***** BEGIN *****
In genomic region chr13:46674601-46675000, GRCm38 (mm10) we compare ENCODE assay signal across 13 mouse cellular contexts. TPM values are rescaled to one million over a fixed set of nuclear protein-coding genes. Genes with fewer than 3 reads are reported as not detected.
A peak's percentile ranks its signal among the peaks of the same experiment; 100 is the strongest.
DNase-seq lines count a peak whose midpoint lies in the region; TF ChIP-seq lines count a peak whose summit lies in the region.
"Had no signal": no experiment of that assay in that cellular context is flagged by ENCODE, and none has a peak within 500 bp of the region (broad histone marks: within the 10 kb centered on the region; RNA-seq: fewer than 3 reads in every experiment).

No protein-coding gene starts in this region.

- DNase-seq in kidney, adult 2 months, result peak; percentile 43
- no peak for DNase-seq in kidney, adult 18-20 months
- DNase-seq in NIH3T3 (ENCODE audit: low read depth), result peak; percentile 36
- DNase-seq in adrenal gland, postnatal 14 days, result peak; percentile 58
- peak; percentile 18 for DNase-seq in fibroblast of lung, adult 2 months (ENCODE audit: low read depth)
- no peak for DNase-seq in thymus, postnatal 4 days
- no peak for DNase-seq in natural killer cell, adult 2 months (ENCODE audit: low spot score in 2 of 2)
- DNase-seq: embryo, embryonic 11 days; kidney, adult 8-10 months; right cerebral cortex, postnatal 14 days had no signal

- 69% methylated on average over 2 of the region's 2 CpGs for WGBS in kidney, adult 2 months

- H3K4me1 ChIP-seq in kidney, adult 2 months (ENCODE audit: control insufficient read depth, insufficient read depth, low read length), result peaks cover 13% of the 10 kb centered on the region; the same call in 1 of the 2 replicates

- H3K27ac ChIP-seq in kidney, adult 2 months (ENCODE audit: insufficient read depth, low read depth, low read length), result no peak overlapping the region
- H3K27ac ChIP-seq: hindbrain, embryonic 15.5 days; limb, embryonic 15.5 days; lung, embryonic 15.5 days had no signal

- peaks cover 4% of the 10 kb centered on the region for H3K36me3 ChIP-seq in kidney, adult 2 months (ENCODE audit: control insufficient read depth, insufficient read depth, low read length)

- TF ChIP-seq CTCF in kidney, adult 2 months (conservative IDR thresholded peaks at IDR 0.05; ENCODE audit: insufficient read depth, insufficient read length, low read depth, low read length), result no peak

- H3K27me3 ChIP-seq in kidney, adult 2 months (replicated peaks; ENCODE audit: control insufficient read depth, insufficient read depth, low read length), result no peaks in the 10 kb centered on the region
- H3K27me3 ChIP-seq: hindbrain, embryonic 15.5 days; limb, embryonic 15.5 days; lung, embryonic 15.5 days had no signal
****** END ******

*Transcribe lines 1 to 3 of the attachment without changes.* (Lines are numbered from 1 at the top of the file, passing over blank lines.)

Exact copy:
In genomic region chr13:46674601-46675000, GRCm38 (mm10) we compare ENCODE assay signal across 13 mouse cellular contexts. TPM values are rescaled to one million over a fixed set of nuclear protein-coding genes. Genes with fewer than 3 reads are reported as not detected.
A peak's percentile ranks its signal among the peaks of the same experiment; 100 is the strongest.
DNase-seq lines count a peak whose midpoint lies in the region; TF ChIP-seq lines count a peak whose summit lies in the region.